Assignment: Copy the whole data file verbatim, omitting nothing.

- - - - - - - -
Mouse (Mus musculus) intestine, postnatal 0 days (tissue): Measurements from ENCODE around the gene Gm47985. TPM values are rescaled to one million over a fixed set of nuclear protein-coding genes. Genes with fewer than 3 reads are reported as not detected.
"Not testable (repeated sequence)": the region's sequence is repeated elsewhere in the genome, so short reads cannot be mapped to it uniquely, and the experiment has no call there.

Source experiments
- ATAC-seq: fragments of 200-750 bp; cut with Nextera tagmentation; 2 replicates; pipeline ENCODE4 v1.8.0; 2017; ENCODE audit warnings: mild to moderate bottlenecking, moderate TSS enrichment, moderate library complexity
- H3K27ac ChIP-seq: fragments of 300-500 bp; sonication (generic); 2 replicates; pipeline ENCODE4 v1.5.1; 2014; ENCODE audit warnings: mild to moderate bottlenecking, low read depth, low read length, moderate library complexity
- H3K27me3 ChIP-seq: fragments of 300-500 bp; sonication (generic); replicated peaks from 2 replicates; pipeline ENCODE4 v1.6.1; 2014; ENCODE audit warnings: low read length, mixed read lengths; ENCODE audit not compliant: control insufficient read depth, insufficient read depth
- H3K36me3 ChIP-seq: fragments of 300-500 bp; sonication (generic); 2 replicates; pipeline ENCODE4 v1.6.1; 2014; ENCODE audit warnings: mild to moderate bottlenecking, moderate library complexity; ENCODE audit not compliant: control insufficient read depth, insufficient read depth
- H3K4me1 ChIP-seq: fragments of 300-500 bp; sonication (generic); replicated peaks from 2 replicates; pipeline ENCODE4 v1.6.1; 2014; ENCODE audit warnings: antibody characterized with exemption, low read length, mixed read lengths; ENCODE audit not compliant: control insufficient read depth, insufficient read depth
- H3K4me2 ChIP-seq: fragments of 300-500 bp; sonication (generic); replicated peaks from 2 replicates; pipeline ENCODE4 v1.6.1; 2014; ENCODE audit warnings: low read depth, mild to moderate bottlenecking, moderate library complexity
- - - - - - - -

Mouse (Mus musculus) intestine, postnatal 0 days (tissue): Measurements from ENCODE around the gene Gm47985. TPM values are rescaled to one million over a fixed set of nuclear protein-coding genes. Genes with fewer than 3 reads are reported as not detected.
"Not testable (repeated sequence)": the region's sequence is repeated elsewhere in the genome, so short reads cannot be mapped to it uniquely, and the experiment has no call there.

Source experiments
- ATAC-seq: fragments of 200-750 bp; cut with Nextera tagmentation; 2 replicates; pipeline ENCODE4 v1.8.0; 2017; ENCODE audit warnings: mild to moderate bottlenecking, moderate TSS enrichment, moderate library complexity
- H3K27ac ChIP-seq: fragments of 300-500 bp; sonication (generic); 2 replicates; pipeline ENCODE4 v1.5.1; 2014; ENCODE audit warnings: mild to moderate bottlenecking, low read depth, low read length, moderate library complexity
- H3K27me3 ChIP-seq: fragments of 300-500 bp; sonication (generic); replicated peaks from 2 replicates; pipeline ENCODE4 v1.6.1; 2014; ENCODE audit warnings: low read length, mixed read lengths; ENCODE audit not compliant: control insufficient read depth, insufficient read depth
- H3K36me3 ChIP-seq: fragments of 300-500 bp; sonication (generic); 2 replicates; pipeline ENCODE4 v1.6.1; 2014; ENCODE audit warnings: mild to moderate bottlenecking, moderate library complexity; ENCODE audit not compliant: control insufficient read depth, insufficient read depth
- H3K4me1 ChIP-seq: fragments of 300-500 bp; sonication (generic); replicated peaks from 2 replicates; pipeline ENCODE4 v1.6.1; 2014; ENCODE audit warnings: antibody characterized with exemption, low read length, mixed read lengths; ENCODE audit not compliant: control insufficient read depth, insufficient read depth
- H3K4me2 ChIP-seq: fragments of 300-500 bp; sonication (generic); replicated peaks from 2 replicates; pipeline ENCODE4 v1.6.1; 2014; ENCODE audit warnings: low read depth, mild to moderate bottlenecking, moderate library complexity